Good sleep hygiene (i.e., behaviours that ensure sufficient and high quality sleep) can benefit both physical and psychological health. Sleep hygiene comprises many behaviours (e.g. creation of a cool, dark and quiet sleeping environment, regular daytime exercise, eating behaviour, substance use and screen use). These behaviours can be influenced by what we know and what we can do (capability); people around us and our physical environment (opportunity); and our beliefs, what we want, how we see ourselves, how we regulate our emotions, and our habit (motivation). To support changes since COVID-19:
• Consider whether any disruption to daily routines, finances, access to usual places to sleep, and/or social support (e.g. that may have arisen from working from home, school closures, changes to commuting, sports and leisure facility closures and/or restrictions) may have influenced sleep hygiene behaviour.
• Promote understanding of the value of sleep hygiene for optimal sleep and the benefit of physical and psychological health including the use of a sleep hygiene plan (e.g. bedtime, wake time, sleep environment).
• Encourage the use of good sleep hygiene behaviours (e.g. regular daytime exercise, not going to bed hungry, thirsty or over full, limiting screen use and intake of caffeine, nicotine and alcohol before bed).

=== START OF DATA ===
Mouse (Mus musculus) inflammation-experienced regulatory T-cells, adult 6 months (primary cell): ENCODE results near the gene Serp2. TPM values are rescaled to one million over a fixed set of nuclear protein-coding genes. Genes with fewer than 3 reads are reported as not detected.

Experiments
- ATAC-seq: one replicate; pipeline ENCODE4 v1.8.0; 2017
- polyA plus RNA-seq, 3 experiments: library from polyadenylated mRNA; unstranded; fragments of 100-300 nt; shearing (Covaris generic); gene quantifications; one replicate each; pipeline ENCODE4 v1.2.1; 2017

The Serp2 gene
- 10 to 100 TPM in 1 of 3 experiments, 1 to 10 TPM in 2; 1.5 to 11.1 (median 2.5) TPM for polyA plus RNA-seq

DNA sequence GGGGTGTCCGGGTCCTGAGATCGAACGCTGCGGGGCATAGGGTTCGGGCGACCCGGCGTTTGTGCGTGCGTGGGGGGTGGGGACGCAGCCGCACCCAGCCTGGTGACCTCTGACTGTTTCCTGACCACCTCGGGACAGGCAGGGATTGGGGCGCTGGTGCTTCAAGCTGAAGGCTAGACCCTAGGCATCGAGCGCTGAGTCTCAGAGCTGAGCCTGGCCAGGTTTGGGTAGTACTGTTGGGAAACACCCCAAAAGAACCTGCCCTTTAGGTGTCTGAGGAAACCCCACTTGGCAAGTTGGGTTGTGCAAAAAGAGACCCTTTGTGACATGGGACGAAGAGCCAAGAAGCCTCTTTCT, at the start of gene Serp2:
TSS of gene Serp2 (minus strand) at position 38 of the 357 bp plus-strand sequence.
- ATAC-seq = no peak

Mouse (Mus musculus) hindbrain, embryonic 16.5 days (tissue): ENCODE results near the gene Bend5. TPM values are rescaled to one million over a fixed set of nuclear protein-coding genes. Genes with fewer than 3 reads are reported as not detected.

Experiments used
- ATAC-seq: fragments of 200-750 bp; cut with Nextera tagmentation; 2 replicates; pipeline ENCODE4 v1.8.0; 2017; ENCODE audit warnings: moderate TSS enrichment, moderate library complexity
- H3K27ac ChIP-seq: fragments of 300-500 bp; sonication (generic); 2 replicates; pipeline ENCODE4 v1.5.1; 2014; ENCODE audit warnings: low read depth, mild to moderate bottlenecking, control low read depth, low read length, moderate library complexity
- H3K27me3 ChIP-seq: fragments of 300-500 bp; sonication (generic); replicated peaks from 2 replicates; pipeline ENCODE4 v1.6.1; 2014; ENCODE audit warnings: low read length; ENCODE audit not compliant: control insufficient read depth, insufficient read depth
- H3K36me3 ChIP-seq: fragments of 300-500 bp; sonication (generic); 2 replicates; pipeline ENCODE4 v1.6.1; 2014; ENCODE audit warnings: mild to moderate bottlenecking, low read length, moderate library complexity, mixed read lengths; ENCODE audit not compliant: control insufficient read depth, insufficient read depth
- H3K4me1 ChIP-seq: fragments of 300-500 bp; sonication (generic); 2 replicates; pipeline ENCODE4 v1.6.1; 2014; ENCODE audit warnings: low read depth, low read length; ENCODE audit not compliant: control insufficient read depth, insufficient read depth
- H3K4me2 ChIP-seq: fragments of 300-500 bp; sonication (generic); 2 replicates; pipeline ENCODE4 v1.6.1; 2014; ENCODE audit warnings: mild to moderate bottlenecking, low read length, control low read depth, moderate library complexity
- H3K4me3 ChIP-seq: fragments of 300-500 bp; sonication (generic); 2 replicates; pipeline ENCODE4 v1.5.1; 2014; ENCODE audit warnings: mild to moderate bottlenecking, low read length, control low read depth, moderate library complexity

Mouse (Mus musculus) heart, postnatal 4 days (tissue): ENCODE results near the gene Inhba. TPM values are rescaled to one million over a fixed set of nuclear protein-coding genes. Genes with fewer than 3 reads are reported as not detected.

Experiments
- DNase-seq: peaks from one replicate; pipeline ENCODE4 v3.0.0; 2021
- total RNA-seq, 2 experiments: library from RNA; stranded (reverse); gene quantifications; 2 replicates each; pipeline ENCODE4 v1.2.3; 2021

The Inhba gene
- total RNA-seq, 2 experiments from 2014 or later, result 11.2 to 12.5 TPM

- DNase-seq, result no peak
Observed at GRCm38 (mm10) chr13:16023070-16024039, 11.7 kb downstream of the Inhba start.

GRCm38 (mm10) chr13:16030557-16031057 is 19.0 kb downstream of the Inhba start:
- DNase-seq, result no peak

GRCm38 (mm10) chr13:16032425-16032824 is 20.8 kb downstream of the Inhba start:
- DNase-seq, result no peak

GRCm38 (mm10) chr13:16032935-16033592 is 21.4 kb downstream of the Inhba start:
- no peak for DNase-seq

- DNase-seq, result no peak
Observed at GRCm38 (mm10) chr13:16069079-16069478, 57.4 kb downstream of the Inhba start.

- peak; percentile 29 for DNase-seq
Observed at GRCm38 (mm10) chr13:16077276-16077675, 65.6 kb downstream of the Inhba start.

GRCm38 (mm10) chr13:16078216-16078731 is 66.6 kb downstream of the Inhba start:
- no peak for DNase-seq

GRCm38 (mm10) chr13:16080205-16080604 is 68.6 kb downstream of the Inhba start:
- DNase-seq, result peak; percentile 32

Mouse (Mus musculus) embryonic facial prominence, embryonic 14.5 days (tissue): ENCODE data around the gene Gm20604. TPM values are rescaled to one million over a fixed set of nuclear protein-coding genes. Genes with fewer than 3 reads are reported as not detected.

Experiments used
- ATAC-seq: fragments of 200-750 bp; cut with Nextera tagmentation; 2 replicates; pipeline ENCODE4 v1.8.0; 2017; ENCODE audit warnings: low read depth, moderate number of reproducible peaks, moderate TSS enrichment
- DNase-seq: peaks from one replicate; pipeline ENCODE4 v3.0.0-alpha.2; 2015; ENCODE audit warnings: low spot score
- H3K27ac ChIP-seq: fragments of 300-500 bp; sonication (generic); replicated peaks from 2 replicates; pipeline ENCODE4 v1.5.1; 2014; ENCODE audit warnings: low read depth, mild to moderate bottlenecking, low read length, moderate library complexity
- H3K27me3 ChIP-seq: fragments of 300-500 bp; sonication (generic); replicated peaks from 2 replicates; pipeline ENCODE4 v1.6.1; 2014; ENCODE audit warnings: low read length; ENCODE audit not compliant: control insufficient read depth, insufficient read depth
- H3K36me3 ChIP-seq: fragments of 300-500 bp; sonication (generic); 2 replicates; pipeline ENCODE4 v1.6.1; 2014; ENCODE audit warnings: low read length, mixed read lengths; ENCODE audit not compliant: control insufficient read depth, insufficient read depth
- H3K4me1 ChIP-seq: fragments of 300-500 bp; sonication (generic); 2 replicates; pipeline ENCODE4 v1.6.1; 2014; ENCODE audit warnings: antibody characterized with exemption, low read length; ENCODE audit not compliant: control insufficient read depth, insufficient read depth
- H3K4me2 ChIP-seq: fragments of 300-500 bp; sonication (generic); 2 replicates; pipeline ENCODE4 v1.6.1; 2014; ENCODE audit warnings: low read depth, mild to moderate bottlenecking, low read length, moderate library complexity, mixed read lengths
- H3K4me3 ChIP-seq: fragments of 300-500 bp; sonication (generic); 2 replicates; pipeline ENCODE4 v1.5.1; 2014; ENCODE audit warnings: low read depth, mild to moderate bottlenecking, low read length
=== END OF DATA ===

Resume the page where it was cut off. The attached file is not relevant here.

• Discourage compensation for sleep loss (e.g. napping, stimulant use, sleeping in, going to bed early, and use of devices).
• Encourage and promote help seeking when sleep is chronically disrupted or disordered.
• Develop and implement four-nation sleep guidance to support general physical and psychological health.
We recommend following the British Psychological Society’s Behavioural Science and Disease Prevention: Psychological guidance to shape any policy and/or communications strategy.
|Place of Publication||Leicester|
|Publisher||British Psychological Society|
|Commissioning body||British Psychological Society|
|Publication status||Published - 28 Oct 2020|